God judges sin. If that offends you, consider the alternative; a world in which God is indifferent to evil. A world without justice.

The God who opposes evil is the God who bore the consequences of our rebellion. Let them reject this as "cosmic child abuse." Reality won't change. God judges evil. God rescues sinners through Christ's death. There is no other gospel.

The gospel of progressive Christianity cannot save. It leaves people lost in their sin, separated from his sacrificial love.

No one will cross the road, let alone the ocean, to spread this gospel. No-one will suffer and die for it. Why should they? It's a gospel for those who have lost their faith, but want to hang on to it's trappings.

How Brian McLaren lost his way

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Brian's new kind of Christianity is quite old. And the problem is that it's not old enough.

Scott McKnight

McKnight does an outstanding job of reviewing Brian McLaren's 'A New Kind of Christianity' and explains why he thinks McLaren has drifted from both evangelicalism and orthodoxy and wandered wandered down the path of 19th Century theology.

Perhaps you have joined Brian McLaren in his wanderings, hoping that somehow this 'fresh perspective' will give birth to a 'missional church'. It won't. It can't. It never has been anything more than the symptom of a faith that has lost its way.

A new kind of gospel?

christianity-today-graphic-tm.jpg Dynamic movements are committed to a cause. But what if you're not sure what that cause is any more?

Tim Keller writes:

A generation ago, it would have been hard to imagine evangelicals unable to agree on what the simple gospel is: 1) God made you and you must have a relationship with him, 2) but your sin separates you from God. 3) Jesus, God's Son took the punishment your sins deserved. 4)If you repent for your sins and trust in his work for your salvation, you will be forgiven, justified and accepted freely by grace, and indwelled with his Spirit until you die and go to heaven.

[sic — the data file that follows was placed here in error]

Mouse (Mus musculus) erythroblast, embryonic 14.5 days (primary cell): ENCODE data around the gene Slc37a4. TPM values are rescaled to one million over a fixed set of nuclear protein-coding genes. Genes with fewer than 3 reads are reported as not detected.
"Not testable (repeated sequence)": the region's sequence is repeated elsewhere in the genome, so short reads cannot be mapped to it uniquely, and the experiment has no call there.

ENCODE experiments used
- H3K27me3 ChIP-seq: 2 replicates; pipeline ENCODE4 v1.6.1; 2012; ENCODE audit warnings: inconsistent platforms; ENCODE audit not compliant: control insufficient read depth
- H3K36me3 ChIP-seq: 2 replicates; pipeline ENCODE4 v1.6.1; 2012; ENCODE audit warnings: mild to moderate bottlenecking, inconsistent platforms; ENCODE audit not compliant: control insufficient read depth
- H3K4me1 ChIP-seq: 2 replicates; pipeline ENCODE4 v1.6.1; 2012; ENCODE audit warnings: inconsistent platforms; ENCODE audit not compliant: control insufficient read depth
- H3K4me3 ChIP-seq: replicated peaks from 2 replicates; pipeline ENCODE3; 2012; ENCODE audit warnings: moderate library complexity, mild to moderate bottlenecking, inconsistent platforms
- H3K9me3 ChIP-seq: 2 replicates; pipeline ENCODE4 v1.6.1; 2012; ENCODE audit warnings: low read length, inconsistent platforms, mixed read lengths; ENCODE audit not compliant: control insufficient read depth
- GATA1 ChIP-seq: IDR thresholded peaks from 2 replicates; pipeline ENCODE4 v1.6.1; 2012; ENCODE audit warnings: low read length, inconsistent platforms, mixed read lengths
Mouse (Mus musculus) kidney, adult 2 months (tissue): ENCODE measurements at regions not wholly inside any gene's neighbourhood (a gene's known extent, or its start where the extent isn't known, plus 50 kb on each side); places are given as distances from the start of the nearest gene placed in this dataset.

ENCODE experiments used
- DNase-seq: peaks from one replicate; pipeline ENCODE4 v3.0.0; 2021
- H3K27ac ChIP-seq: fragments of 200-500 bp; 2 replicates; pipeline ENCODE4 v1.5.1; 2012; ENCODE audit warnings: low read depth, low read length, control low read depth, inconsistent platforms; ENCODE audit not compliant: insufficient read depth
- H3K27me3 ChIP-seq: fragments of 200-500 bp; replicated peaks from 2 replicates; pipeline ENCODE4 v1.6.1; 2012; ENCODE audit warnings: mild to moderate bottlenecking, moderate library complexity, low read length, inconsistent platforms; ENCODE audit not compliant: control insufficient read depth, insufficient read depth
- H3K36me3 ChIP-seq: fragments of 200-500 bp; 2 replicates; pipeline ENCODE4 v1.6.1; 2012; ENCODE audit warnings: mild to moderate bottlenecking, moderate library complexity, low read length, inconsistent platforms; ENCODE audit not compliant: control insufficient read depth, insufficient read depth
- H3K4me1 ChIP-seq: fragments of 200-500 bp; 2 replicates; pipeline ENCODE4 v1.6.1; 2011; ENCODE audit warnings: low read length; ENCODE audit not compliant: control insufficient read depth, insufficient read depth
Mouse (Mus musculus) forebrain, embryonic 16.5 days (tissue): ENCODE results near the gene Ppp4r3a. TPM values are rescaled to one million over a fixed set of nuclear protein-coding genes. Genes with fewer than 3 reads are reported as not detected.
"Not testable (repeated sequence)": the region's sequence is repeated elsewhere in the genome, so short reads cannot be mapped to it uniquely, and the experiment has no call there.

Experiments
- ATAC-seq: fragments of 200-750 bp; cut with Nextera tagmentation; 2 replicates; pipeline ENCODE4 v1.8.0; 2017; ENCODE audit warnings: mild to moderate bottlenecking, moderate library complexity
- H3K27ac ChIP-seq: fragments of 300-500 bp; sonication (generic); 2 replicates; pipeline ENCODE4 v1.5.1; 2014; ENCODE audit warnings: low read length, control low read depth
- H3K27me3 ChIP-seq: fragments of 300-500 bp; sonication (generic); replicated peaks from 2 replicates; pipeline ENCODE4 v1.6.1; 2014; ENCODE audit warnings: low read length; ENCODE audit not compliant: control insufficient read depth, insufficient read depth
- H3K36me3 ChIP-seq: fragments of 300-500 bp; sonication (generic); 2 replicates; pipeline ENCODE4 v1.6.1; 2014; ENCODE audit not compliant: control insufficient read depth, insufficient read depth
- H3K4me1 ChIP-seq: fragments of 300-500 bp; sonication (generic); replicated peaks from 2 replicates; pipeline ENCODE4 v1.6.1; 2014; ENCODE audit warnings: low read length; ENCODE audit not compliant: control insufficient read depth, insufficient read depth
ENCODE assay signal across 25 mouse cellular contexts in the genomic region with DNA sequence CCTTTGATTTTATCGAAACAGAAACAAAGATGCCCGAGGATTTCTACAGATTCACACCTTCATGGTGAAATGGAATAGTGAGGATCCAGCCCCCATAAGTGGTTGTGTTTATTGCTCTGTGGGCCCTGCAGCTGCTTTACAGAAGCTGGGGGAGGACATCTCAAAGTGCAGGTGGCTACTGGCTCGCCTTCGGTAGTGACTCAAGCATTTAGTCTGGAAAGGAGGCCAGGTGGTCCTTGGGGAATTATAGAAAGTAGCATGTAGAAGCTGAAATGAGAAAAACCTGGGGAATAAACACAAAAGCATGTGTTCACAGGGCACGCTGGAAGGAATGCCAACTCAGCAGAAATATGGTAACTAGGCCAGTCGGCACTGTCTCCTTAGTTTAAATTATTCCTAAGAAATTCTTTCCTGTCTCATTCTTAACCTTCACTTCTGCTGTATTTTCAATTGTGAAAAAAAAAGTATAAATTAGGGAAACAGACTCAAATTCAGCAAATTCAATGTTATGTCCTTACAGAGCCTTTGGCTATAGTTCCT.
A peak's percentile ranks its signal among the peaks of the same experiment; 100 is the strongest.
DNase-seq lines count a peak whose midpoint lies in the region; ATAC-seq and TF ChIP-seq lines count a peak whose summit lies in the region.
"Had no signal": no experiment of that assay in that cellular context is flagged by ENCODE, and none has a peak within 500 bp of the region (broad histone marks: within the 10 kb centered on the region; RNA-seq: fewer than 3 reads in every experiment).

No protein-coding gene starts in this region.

But many today challenge this way of expressing the gospel.

In A New Kind of Christian Brian McLaren's character Neo says he doesn't "think most Christians have any idea of what the gospel really is." When his interlocutor responds that he thought the gospel was "accepting Christ as your personal savior and justification by faith not works based on the finished work of Christ on the cross" Neo responds, "Yes, that's exactly what most modern Christians would say". reduc[ing] the gospel to modern dimensions, laws, steps, simple diagrams, complete with a sales close." When pressed on what the gospel is, Neo insists that it can't be reduced to a formula, other than the one Jesus used, "The Kingdom of God is at hand." He then quickly adds that we shouldn't use that short-hand either, since "everything is contextual' and the term "kingdom" would be opaque to many people today.

Read Tim Keller's response to this postmodern confusion regarding the gospel.